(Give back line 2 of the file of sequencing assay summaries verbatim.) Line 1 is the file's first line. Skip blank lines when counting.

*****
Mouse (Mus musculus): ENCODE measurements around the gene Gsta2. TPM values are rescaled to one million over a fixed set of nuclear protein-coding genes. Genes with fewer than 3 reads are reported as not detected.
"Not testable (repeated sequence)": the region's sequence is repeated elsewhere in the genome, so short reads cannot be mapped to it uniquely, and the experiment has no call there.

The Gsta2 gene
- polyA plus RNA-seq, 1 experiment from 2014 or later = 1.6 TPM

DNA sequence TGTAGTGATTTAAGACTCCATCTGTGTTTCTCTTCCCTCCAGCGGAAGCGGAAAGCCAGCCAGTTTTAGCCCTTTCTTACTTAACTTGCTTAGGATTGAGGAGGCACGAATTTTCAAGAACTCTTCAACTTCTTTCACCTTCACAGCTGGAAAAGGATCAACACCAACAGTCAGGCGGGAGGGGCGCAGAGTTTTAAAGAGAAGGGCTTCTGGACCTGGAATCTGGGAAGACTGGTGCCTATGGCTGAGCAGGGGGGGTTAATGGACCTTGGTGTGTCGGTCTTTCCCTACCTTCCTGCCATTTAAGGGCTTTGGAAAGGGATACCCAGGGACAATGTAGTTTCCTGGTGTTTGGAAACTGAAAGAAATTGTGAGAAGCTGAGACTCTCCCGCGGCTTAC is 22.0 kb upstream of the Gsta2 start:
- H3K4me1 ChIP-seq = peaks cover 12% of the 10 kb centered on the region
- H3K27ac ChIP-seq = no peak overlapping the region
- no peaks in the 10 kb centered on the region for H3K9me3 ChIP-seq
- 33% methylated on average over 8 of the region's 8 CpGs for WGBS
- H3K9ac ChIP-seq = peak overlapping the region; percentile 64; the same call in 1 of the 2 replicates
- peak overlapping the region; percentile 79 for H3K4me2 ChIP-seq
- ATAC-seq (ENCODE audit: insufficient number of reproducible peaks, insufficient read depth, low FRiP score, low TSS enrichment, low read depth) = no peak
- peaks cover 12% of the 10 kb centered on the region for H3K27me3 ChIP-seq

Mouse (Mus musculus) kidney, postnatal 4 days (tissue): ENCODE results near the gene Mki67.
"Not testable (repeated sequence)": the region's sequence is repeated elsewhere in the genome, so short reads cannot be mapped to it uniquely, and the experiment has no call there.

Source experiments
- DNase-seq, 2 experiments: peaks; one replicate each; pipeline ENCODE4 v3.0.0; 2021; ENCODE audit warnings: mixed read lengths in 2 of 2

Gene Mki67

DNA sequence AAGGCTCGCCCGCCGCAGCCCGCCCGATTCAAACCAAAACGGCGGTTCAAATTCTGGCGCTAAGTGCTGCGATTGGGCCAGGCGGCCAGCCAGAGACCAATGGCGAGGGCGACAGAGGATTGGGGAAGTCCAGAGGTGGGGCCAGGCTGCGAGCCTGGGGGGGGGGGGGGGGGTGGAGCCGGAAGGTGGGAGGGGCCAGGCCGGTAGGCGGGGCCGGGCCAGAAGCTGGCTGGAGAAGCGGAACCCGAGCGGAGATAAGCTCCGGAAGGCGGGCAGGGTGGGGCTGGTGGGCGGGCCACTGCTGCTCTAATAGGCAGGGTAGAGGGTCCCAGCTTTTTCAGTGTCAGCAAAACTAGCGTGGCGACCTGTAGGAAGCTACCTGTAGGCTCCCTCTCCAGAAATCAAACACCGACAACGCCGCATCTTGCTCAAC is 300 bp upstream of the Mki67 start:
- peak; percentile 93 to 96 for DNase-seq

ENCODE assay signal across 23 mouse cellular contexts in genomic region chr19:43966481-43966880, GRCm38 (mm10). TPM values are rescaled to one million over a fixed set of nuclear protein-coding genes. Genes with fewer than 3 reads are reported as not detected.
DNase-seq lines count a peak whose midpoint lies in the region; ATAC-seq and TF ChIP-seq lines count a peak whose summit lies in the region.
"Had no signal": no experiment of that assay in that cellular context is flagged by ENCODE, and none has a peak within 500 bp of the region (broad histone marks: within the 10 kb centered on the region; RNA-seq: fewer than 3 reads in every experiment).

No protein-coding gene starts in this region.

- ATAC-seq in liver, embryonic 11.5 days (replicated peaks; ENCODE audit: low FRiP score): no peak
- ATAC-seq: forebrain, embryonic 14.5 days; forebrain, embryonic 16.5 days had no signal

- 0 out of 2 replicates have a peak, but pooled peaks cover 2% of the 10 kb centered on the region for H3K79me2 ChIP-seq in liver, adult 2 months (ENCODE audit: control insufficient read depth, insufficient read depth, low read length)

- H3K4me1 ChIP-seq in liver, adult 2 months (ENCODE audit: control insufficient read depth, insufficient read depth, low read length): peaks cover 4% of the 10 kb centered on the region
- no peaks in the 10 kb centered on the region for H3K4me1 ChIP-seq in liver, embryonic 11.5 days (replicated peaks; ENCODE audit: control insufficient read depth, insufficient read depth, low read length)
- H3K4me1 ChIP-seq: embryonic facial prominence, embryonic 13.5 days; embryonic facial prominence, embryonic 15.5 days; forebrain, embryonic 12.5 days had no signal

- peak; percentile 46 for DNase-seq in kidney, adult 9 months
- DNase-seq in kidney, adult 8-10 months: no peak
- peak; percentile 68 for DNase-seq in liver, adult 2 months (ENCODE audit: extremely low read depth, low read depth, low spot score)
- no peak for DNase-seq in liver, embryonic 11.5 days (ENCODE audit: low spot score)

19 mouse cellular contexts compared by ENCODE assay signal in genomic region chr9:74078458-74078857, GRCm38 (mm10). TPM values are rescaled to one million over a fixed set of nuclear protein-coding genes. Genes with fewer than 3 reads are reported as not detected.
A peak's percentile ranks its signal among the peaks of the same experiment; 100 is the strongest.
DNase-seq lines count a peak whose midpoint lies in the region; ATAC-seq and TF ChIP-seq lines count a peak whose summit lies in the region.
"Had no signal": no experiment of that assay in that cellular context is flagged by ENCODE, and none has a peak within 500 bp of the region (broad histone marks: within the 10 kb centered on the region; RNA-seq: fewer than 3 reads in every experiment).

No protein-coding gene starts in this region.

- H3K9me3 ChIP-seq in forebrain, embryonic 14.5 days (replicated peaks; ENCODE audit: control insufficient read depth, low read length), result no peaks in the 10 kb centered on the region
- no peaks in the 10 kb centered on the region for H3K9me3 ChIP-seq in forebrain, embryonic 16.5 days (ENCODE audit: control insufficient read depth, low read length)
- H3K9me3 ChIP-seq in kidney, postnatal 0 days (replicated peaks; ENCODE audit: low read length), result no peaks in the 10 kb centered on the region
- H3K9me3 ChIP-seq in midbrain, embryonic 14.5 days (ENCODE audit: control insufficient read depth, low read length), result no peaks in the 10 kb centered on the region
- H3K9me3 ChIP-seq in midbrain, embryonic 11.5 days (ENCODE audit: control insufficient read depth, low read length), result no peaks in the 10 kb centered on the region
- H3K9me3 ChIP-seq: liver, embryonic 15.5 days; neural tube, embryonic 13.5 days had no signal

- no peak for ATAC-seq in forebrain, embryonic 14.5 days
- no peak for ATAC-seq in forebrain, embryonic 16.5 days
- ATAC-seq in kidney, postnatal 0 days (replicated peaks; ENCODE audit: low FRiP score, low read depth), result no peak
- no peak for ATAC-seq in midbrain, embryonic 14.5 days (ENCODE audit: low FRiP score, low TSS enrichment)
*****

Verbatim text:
"Not testable (repeated sequence)": the region's sequence is repeated elsewhere in the genome, so short reads cannot be mapped to it uniquely, and the experiment has no call there.